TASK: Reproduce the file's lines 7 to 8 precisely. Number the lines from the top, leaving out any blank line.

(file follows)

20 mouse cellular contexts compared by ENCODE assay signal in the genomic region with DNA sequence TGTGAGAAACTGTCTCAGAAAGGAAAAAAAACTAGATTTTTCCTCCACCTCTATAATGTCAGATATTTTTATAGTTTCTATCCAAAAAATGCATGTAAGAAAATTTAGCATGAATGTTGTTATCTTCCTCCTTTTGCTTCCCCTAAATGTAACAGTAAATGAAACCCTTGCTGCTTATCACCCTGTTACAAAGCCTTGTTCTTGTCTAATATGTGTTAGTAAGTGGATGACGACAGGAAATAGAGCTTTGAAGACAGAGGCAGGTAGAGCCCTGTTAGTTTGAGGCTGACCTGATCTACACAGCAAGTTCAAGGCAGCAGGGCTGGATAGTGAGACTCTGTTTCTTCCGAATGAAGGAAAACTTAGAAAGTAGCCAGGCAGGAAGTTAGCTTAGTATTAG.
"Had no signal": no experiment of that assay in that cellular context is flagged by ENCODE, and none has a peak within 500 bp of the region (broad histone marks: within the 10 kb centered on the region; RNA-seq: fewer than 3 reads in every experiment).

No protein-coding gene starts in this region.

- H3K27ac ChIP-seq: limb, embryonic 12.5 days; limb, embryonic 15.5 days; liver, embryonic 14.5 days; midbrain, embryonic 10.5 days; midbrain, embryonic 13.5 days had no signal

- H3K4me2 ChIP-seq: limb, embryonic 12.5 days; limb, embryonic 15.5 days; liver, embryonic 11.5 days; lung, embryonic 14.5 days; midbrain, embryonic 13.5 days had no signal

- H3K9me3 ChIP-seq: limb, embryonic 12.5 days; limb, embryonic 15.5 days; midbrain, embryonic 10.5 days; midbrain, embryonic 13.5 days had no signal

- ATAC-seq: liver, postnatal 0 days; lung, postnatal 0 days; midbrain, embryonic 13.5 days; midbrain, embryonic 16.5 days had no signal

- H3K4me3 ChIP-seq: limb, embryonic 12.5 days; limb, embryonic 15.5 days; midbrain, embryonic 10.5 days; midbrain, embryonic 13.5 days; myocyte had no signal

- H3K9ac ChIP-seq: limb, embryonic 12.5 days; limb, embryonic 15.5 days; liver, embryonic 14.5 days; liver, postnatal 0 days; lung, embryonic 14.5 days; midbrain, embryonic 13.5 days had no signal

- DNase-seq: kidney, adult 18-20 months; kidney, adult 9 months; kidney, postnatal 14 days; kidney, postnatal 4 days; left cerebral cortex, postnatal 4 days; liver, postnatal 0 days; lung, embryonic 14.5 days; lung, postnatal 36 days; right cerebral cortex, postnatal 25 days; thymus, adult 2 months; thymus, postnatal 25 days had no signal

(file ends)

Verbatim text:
- ATAC-seq: liver, postnatal 0 days; lung, postnatal 0 days; midbrain, embryonic 13.5 days; midbrain, embryonic 16.5 days had no signal

- H3K4me3 ChIP-seq: limb, embryonic 12.5 days; limb, embryonic 15.5 days; midbrain, embryonic 10.5 days; midbrain, embryonic 13.5 days; myocyte had no signal